We considered a ‘characterisation’ of empiricism by R. F. Holland from his book Against Empiricism: on Education, Epistemology, and Value, in which he alludes to three potential problems with empiricism. He believes that the empiricist account of the origin of ideas involves ‘raw materials’ entering the ‘factory’ of the mind in which they are ‘processed and emerge cut and dried.’ 


The notion of the ‘mind ‘processing’ ideas seems to be beyond the explanations of empiricist theory; neither Locke nor Hume offer any detail on this ‘process’, but then how could they? Why would they? What does Holland want? Mmm..?

Holland also, perhaps more importantly, brings up what we might call the ‘homunculus problem’. He characterises the empiricist theory of the way ideas spring from sense data as requiring a ‘mind’s eye’ that ‘surveys the products of its own efforts’, as if a little man (homunculus) is required to look at the ‘processed’ sense impressions in order to make sense of them. This of course suggests another homunculus inside the first and so on into infinite regress.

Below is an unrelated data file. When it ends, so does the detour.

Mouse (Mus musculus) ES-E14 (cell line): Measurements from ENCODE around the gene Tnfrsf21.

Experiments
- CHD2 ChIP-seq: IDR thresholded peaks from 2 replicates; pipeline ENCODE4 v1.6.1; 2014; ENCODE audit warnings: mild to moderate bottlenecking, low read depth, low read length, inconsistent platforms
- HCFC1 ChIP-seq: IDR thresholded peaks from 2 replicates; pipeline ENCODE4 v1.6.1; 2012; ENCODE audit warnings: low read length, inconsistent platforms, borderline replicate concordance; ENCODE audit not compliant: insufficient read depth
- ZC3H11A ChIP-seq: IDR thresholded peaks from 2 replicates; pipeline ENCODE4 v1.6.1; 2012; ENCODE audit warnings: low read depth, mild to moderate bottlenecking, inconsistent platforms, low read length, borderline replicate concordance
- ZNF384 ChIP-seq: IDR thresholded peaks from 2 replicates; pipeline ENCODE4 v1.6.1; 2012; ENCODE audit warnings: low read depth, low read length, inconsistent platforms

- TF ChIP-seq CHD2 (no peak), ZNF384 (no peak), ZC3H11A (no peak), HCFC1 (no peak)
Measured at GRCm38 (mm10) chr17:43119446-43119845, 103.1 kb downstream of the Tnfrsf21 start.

I think Holland is probably missing the point, but this is not the time to say why. His criticism is powerful. 

Holland also gently mocks Hume’s notion of the ‘pre-established harmony’  by which we find that our thoughts and conceptions have occurred in an order matching the order of events in the other works of nature.’  Holland is here referring to the apparent flaws in empiricist thinking that seem to lead to ‘solipsism‘. (See Solipsism above).
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